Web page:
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ERIC Number: ED091826
Record Type: Non-Journal
Publication Date: 1972-Jan
The Influence of Supervisory Roles.
Parsons, G. Llewellyn
Supervisory roles perceived by teachers as the most influential in affecting their behavior with respect to the content, processes, or outcomes of their teaching were those of principal; "other teachers"; program consultant; inspector; assistant or vice-principal; area, district, or regional superintendent; and resource teacher. This report deals with the number and percent of teachers identifying each role as influential and the relationship of type and size of school, sex, grade level taught, experience, and professional preparation of teachers to teachers' perceptions of the influence of 26 different supervisory roles. Perceptions of influence ranked the principal as having the most influential supervisory role; "other teachers" as influencing the behavior of beginning teachers; program consultants and inspectors as most influential (by certain female teachers); vice-principals as most influential (by public, city school teachers with two to three years professional training and teaching of intermediate grades in medium or large size schools); the area superintendent as most influential (by certain county female teachers teaching in large schools); and resource teachers as most influential (by teachers at the primary and junior grade levels). (Author/DN)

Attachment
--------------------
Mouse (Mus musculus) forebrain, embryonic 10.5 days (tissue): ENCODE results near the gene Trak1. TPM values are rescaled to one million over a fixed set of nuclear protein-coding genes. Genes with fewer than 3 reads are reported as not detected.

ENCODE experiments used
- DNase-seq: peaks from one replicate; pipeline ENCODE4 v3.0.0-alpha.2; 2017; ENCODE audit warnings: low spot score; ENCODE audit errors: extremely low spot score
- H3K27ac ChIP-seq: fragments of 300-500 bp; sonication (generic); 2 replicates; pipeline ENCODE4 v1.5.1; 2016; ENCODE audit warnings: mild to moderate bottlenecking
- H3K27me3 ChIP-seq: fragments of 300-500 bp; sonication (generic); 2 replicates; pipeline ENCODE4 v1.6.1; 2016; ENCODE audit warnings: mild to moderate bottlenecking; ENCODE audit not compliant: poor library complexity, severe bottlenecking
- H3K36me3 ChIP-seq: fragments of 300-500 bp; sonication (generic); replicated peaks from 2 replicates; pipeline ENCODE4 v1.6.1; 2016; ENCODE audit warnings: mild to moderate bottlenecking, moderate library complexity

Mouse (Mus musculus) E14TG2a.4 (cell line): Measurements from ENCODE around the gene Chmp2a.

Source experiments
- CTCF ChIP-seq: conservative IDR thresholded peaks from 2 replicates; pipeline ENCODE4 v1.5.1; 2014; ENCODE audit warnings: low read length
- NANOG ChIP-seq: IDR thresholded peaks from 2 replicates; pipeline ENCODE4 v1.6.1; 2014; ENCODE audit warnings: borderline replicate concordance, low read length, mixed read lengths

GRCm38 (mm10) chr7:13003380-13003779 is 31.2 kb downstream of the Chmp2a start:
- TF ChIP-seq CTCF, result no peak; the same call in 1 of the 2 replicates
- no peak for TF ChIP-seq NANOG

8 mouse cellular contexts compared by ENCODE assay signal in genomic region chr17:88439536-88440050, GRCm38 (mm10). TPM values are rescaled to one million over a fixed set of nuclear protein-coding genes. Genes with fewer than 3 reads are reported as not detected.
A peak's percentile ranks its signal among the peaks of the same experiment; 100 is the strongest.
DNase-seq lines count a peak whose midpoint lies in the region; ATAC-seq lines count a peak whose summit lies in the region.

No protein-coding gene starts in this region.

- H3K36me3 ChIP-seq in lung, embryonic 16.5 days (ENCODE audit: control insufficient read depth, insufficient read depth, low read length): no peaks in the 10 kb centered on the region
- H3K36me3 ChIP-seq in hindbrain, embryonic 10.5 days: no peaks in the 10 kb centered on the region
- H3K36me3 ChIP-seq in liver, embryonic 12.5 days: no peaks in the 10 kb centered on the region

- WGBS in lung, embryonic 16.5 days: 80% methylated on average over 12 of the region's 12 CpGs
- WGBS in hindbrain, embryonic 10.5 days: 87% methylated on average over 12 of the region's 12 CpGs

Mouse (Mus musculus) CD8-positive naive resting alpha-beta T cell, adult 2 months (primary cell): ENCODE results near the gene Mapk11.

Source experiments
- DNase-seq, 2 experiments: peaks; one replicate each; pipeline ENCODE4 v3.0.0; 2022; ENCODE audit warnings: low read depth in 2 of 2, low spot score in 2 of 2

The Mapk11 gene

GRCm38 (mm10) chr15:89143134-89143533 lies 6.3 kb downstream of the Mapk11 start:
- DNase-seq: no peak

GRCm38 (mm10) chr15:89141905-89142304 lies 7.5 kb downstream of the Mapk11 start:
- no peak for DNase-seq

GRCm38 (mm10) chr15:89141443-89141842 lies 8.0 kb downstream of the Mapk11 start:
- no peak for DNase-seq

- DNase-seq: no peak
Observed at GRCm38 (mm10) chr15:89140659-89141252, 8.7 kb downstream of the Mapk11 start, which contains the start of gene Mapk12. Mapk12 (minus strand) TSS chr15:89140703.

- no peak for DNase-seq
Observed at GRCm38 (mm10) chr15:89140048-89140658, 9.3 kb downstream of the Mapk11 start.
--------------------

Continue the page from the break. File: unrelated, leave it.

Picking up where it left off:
Publication Type: Reports - Research
Education Level: N/A
Authoring Institution: Memorial Univ., St. John's (Newfoundland).
Identifiers - Location: Canada